That One Guy (profile) says:

Fingers crossed

Hopefully the CA supreme court reverses or nullifies the earlier ruling, as otherwise they might as well toss out 230 entirely, at least as far as CA is concerned. If you can bypass the protections services have against being held accountable for the posts of their users simply by only involving them at the very end, after any chances for them to object have passed then those protections become completely meaningless and trivial to bypass, to the point that they may as well not exist for all the good they do.

While I’m sure there would be many a lawyer and prosecutor just salivating at the massive opportunities that would open up for them the massive chilling effects such a ruling would have on speech far outweighs their interests in personal gain.

Whatever (profile) says:

Due What?

I love this article because it almost entirely misses the point, which is that Yelp should not have a choice in the matter because they are only the host – not the author of or the owner of the comments / review in question.

To give you a real world example, it would be a like a magazine being ordered off the shelves (stolen images, or whatever), and a small news stand saying “you can’t do it, because we didn’t get due process!”. They don’t get that choice. It’s the same manner as the operator of the printing press not getting to second guess the courts and print things even after they are ordered not to. They don’t get a choice in the matter, the ruling is against the author and NOT the website in question.

Using section 230 to keep such reviews / posts up would essentially neuter the courts. A judgment (even a default one) should not suddenly be moot “because 230”. That would essentially make libel online a form of protected speech above and beyond what is allowed in the first amendment. It would leave the choice to private companies rather than to the courts are to what is and what is not acceptable.

I am suspecting a solid ruling in support of the original judgement.

Michael (profile) says:

Re: Due What?

Actually, you have missed the point entirely.

it would be a like a magazine being ordered off the shelves (stolen images, or whatever), and a small news stand saying “you can’t do it, because we didn’t get due process!”

You are correct, it is EXACTLY like this, except if a publisher was sued for printing something and lost, the PUBLISHER would be ordered to pull the publication and they would have to go retrieve the magazines from the store shelves. If a store decided to fight this action, they could then file a motion with the court.

If the Yelp reviews had been ordered taken down by the users that posted them, there would be no story here. They would have to go to Yelp and remove the reviews, the court cannot and should not order someone that is not a party to a suit to do anything.

Whatever (profile) says:

Re: Re: Due What?

” the court cannot and should not order someone that is not a party to a suit to do anything.”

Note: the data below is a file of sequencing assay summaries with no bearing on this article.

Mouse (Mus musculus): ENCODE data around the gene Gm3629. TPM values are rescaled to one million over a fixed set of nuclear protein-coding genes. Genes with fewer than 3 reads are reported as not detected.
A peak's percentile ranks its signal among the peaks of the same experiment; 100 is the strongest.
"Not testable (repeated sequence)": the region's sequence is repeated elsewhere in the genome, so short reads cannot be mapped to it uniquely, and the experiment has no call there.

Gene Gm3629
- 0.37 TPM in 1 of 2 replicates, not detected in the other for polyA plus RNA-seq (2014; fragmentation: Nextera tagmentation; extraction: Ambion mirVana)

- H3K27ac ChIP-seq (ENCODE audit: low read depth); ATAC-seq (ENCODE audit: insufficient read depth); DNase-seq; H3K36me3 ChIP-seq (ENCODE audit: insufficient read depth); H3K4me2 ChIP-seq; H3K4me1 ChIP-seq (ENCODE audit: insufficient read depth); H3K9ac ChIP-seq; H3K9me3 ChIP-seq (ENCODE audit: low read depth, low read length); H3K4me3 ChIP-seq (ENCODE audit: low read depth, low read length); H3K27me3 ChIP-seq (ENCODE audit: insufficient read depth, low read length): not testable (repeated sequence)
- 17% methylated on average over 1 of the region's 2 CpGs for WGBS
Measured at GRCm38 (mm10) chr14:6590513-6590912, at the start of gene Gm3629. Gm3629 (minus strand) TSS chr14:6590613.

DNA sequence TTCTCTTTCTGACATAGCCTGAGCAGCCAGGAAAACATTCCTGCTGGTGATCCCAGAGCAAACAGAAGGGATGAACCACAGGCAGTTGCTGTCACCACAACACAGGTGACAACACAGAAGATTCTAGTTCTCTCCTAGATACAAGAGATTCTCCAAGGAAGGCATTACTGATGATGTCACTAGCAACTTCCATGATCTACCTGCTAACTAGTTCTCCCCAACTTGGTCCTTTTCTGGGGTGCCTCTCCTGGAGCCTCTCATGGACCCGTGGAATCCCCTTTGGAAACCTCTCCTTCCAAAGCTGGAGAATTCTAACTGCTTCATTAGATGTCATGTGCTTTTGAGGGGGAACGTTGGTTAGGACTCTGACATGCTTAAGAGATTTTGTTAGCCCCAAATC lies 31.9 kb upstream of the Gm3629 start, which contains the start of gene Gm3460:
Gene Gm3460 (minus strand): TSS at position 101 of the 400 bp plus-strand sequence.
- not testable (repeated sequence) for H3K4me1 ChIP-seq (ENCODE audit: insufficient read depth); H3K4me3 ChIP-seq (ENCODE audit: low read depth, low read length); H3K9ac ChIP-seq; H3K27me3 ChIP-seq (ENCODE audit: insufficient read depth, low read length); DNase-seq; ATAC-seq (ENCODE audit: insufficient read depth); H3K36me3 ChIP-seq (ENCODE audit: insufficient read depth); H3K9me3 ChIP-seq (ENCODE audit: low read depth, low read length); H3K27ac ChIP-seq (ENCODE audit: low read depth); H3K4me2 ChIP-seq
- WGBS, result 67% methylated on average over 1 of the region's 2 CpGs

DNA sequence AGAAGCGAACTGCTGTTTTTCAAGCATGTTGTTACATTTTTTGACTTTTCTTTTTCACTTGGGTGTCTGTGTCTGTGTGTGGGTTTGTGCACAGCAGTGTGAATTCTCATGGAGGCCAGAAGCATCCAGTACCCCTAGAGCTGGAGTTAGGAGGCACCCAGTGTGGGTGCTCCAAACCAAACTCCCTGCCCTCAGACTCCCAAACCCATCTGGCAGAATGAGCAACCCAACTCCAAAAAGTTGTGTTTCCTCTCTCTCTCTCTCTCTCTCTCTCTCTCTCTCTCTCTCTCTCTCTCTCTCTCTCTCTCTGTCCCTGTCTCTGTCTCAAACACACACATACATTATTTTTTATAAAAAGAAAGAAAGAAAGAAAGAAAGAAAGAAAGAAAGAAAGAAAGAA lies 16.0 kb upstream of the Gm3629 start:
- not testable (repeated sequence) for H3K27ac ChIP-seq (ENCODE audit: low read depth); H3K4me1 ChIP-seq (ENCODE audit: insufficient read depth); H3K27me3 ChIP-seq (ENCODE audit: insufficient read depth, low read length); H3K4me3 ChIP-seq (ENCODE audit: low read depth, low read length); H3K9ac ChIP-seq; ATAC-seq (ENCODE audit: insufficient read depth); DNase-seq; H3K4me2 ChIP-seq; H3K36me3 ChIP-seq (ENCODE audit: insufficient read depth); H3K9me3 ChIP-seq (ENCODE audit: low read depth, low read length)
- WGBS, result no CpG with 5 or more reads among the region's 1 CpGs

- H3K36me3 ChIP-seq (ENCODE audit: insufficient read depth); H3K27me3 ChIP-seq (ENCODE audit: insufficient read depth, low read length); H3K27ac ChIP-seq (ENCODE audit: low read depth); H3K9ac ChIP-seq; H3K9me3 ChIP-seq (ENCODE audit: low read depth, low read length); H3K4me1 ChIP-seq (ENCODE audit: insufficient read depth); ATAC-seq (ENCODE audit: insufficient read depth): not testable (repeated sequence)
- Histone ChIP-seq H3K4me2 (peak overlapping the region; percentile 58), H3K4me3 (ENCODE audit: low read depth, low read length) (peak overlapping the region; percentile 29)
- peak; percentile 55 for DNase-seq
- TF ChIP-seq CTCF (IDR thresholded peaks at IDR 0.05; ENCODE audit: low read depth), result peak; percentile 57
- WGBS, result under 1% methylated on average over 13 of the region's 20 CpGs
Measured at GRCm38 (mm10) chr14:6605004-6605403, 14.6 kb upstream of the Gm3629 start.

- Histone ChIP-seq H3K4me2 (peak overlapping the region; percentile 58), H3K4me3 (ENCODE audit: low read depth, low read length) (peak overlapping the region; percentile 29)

In absence of the defendant taking any action (this is a default judgement) the court can be petitioned to take action to stop what it has found to be unacceptable. If the court didn’t take this action, it’s judgement would be meaningless and would have accomplished nothing.

Quiet Lurcker says:

Re: Re: Due What?

Actually, you’re both wrong. Dead wrong.

First, if a person posts a review of a professional visit, that person is posting personal opinion based on a set of facts. That gets wide latitude in the courts.

Second, the only reason there’s a judgment here is because the defendant did not respond to the suit. Absent a particularly poor ruling, had there been even a token defense (including CA anti-SLAPP statute, if you please), the case would likely have gone away.

Third, the web site gets a pass because the author of the web site is is squarely within section 230 of the CDA.

Finally, I would not be surprised to see some enterprising attorney appeal this kind of ruling on 14th amendment grounds some one of these days. A print newspaper or magazine, a radio station, a tv station, would not be forced to face similar situation. There are protections already in place for analagous situations in the real world. Holding web publishers to differing standards than print, tv or radio publishers simply because it’s ON THE WEB(tm) should just not be right.

That One Guy (profile) says:

Re: Due What?

They don’t get a choice in the matter, the ruling is against the author and NOT the website in question.

Like hell it isn’t. It may not technically be against the site, but for all intents and purposes they are being held accountable for the actions of one of their users. They’re being told ‘take down this comment posted by a user of your site or face legal consequences’, something that wouldn’t fly if they were sued directly which is why the one who filed the lawsuit didn’t name them as a defendant and tried to bypass the law granting them protections against that very thing.

If the ruling really isn’t against them then they could ignore it entirely without consequence, just like I could safely ignore a ruling made against someone else because I wasn’t involved, yet I rather doubt that’s the case here.

If the ruling is against the author and not the website then go after the author, not the website. Can’t get ahold of them? Then look harder. They refuse to show? Have the judge issue a bench warrant and/or contempt of court against them.

At no point do you get to say ‘well, finding the actual author and making them take down their post is too difficult, so we’ll just skip that step’.

You don’t get to bypass the protections in the law just because you’re too lazy to do it right, and if at the end of the day you still can’t get ahold of the person? Tough luck, you’re welcome to try your case against the site directly, have fun getting around the law when the site actually has a chance to defend themselves.